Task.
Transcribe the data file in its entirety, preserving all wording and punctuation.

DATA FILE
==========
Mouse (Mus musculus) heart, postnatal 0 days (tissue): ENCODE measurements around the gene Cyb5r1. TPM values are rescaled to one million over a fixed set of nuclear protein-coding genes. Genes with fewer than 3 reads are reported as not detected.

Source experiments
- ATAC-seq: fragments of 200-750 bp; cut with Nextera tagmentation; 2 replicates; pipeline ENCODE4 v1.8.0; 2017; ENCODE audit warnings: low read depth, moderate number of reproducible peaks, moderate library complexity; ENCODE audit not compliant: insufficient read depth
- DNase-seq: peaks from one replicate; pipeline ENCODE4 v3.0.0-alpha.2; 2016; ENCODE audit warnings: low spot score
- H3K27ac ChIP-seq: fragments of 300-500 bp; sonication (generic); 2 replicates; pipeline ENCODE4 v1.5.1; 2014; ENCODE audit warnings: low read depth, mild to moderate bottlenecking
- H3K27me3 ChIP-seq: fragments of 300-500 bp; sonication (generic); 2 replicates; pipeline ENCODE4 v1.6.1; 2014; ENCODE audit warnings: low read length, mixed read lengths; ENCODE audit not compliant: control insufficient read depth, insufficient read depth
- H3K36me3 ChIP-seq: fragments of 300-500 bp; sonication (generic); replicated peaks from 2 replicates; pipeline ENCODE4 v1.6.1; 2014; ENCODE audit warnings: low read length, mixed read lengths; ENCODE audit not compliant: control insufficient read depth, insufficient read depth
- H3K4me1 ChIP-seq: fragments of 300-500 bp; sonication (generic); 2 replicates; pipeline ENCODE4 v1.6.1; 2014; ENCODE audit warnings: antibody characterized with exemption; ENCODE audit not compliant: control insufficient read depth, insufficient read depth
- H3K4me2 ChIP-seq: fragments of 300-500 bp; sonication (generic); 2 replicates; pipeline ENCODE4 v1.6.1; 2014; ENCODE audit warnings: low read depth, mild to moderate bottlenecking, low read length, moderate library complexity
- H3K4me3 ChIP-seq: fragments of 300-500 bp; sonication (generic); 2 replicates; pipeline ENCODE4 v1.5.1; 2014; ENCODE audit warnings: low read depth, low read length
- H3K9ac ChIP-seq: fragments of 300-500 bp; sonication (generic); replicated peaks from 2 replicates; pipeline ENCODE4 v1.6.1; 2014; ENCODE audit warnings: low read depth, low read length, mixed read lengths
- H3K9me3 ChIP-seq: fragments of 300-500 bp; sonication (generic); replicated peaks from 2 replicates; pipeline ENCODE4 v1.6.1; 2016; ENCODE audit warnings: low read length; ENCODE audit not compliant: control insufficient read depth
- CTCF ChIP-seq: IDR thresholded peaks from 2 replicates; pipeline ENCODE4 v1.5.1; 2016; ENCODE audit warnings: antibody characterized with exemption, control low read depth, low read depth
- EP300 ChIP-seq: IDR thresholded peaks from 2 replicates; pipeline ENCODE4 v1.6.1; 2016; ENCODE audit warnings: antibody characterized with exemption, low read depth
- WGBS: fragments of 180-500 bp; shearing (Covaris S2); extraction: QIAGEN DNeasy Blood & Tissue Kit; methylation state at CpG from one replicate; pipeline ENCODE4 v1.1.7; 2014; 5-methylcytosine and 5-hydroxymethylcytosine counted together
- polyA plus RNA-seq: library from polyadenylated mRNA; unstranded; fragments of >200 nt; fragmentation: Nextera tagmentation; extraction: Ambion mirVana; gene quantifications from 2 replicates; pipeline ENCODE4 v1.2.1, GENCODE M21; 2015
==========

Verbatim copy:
Mouse (Mus musculus) heart, postnatal 0 days (tissue): ENCODE measurements around the gene Cyb5r1. TPM values are rescaled to one million over a fixed set of nuclear protein-coding genes. Genes with fewer than 3 reads are reported as not detected.

Source experiments
- ATAC-seq: fragments of 200-750 bp; cut with Nextera tagmentation; 2 replicates; pipeline ENCODE4 v1.8.0; 2017; ENCODE audit warnings: low read depth, moderate number of reproducible peaks, moderate library complexity; ENCODE audit not compliant: insufficient read depth
- DNase-seq: peaks from one replicate; pipeline ENCODE4 v3.0.0-alpha.2; 2016; ENCODE audit warnings: low spot score
- H3K27ac ChIP-seq: fragments of 300-500 bp; sonication (generic); 2 replicates; pipeline ENCODE4 v1.5.1; 2014; ENCODE audit warnings: low read depth, mild to moderate bottlenecking
- H3K27me3 ChIP-seq: fragments of 300-500 bp; sonication (generic); 2 replicates; pipeline ENCODE4 v1.6.1; 2014; ENCODE audit warnings: low read length, mixed read lengths; ENCODE audit not compliant: control insufficient read depth, insufficient read depth
- H3K36me3 ChIP-seq: fragments of 300-500 bp; sonication (generic); replicated peaks from 2 replicates; pipeline ENCODE4 v1.6.1; 2014; ENCODE audit warnings: low read length, mixed read lengths; ENCODE audit not compliant: control insufficient read depth, insufficient read depth
- H3K4me1 ChIP-seq: fragments of 300-500 bp; sonication (generic); 2 replicates; pipeline ENCODE4 v1.6.1; 2014; ENCODE audit warnings: antibody characterized with exemption; ENCODE audit not compliant: control insufficient read depth, insufficient read depth
- H3K4me2 ChIP-seq: fragments of 300-500 bp; sonication (generic); 2 replicates; pipeline ENCODE4 v1.6.1; 2014; ENCODE audit warnings: low read depth, mild to moderate bottlenecking, low read length, moderate library complexity
- H3K4me3 ChIP-seq: fragments of 300-500 bp; sonication (generic); 2 replicates; pipeline ENCODE4 v1.5.1; 2014; ENCODE audit warnings: low read depth, low read length
- H3K9ac ChIP-seq: fragments of 300-500 bp; sonication (generic); replicated peaks from 2 replicates; pipeline ENCODE4 v1.6.1; 2014; ENCODE audit warnings: low read depth, low read length, mixed read lengths
- H3K9me3 ChIP-seq: fragments of 300-500 bp; sonication (generic); replicated peaks from 2 replicates; pipeline ENCODE4 v1.6.1; 2016; ENCODE audit warnings: low read length; ENCODE audit not compliant: control insufficient read depth
- CTCF ChIP-seq: IDR thresholded peaks from 2 replicates; pipeline ENCODE4 v1.5.1; 2016; ENCODE audit warnings: antibody characterized with exemption, control low read depth, low read depth
- EP300 ChIP-seq: IDR thresholded peaks from 2 replicates; pipeline ENCODE4 v1.6.1; 2016; ENCODE audit warnings: antibody characterized with exemption, low read depth
- WGBS: fragments of 180-500 bp; shearing (Covaris S2); extraction: QIAGEN DNeasy Blood & Tissue Kit; methylation state at CpG from one replicate; pipeline ENCODE4 v1.1.7; 2014; 5-methylcytosine and 5-hydroxymethylcytosine counted together
- polyA plus RNA-seq: library from polyadenylated mRNA; unstranded; fragments of >200 nt; fragmentation: Nextera tagmentation; extraction: Ambion mirVana; gene quantifications from 2 replicates; pipeline ENCODE4 v1.2.1, GENCODE M21; 2015